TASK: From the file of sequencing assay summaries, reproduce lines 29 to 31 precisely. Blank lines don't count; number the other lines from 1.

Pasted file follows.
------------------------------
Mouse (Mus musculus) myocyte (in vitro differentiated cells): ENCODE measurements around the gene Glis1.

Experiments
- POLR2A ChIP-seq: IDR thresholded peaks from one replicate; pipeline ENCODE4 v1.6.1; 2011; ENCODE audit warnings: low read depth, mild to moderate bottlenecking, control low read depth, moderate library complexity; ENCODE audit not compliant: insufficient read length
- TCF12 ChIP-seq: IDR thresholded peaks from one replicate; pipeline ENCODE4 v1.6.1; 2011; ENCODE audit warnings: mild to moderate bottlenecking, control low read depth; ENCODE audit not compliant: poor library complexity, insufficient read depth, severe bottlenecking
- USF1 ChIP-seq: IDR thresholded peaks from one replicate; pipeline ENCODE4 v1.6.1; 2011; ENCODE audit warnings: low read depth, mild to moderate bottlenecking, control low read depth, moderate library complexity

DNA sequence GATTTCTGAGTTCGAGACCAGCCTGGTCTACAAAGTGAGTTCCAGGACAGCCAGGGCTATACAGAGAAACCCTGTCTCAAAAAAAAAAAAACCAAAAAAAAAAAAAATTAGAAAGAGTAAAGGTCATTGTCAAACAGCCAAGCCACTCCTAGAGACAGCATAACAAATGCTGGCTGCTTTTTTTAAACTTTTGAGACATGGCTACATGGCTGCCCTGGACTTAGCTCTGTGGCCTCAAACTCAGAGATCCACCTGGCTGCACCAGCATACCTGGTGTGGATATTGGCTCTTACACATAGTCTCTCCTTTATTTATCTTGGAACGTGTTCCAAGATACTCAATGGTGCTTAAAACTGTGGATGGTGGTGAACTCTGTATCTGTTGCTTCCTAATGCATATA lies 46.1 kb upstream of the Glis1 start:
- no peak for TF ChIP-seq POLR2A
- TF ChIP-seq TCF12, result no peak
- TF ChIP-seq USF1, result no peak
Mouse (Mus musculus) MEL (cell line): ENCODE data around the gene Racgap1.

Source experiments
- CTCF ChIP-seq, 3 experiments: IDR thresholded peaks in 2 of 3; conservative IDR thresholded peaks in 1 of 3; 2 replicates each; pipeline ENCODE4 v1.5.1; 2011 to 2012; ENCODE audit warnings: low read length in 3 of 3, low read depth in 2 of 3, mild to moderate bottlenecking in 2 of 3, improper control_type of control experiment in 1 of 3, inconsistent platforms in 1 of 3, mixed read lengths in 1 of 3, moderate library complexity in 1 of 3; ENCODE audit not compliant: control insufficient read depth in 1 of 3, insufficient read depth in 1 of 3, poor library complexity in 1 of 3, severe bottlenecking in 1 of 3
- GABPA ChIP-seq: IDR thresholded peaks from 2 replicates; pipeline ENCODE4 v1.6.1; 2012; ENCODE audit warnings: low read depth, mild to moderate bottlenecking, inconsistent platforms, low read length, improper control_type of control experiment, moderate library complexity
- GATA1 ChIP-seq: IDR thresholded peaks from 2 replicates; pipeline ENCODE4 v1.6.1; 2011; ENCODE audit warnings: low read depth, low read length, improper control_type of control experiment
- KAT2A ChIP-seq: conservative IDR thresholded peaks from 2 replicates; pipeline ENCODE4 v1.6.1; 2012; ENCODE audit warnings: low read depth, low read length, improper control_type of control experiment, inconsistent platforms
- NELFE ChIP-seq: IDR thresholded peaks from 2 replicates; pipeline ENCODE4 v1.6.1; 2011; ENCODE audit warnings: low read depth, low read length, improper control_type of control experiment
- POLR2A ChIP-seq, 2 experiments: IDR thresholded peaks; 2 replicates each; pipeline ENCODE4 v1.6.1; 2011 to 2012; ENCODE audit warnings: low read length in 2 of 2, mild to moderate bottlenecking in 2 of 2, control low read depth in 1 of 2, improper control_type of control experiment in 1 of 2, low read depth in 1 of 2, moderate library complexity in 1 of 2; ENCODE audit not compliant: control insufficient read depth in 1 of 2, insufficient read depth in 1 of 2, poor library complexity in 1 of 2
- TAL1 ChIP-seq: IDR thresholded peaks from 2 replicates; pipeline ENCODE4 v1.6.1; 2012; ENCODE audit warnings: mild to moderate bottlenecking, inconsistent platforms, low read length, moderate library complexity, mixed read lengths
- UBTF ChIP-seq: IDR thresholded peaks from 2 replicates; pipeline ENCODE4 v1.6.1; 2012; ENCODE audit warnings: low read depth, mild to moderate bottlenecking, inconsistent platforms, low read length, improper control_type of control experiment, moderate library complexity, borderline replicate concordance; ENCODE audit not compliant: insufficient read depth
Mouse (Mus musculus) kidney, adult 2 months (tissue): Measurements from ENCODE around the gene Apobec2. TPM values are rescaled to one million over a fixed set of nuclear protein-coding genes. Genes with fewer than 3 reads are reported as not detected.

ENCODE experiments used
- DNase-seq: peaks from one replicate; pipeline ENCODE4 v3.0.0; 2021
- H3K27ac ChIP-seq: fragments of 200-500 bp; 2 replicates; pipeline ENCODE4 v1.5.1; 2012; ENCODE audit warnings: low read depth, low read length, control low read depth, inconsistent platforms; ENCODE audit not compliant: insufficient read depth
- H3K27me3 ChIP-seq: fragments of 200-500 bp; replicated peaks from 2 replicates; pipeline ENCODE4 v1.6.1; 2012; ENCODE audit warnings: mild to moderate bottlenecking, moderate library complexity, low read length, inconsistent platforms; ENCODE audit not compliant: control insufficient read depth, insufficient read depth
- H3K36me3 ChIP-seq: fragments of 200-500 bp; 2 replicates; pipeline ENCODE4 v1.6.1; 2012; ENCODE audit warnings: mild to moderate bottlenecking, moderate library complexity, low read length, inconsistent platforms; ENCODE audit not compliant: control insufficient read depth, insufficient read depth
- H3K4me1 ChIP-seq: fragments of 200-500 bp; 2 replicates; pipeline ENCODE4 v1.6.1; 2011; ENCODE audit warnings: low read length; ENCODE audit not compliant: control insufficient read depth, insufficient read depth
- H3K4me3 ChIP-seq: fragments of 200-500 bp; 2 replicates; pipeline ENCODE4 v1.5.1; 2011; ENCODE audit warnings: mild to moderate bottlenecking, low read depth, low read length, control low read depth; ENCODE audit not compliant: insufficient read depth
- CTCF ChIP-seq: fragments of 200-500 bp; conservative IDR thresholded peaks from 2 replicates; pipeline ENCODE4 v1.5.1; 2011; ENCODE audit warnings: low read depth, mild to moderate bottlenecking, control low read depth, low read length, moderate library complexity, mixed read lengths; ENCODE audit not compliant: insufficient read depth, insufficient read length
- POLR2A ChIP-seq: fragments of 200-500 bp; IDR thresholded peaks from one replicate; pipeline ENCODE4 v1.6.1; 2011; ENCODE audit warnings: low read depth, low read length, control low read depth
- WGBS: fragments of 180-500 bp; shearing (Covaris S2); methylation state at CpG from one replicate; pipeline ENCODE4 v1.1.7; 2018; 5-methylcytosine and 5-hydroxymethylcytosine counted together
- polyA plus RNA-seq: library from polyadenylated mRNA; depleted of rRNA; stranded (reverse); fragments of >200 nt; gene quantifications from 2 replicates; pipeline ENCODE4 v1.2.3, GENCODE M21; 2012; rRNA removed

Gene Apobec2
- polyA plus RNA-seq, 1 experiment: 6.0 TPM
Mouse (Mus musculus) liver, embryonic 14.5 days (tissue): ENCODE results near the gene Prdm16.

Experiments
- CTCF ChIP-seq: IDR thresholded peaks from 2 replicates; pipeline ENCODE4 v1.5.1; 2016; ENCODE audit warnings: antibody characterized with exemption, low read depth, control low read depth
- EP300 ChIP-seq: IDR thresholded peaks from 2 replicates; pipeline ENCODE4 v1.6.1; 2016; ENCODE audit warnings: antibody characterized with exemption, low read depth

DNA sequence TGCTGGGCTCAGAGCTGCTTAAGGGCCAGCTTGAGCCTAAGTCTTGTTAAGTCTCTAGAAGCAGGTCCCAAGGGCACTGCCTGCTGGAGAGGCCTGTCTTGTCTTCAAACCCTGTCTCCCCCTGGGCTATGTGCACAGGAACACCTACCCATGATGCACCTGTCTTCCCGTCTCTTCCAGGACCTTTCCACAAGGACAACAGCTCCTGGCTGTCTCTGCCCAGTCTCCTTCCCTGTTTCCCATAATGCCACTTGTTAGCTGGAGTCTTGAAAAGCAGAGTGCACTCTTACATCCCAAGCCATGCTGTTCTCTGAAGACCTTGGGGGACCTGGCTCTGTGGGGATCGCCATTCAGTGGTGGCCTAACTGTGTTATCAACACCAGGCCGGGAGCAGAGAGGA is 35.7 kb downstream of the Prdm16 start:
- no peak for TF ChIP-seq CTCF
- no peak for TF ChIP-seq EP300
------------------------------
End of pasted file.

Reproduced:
- POLR2A ChIP-seq: fragments of 200-500 bp; IDR thresholded peaks from one replicate; pipeline ENCODE4 v1.6.1; 2011; ENCODE audit warnings: low read depth, low read length, control low read depth
- WGBS: fragments of 180-500 bp; shearing (Covaris S2); methylation state at CpG from one replicate; pipeline ENCODE4 v1.1.7; 2018; 5-methylcytosine and 5-hydroxymethylcytosine counted together
- polyA plus RNA-seq: library from polyadenylated mRNA; depleted of rRNA; stranded (reverse); fragments of >200 nt; gene quantifications from 2 replicates; pipeline ENCODE4 v1.2.3, GENCODE M21; 2012; rRNA removed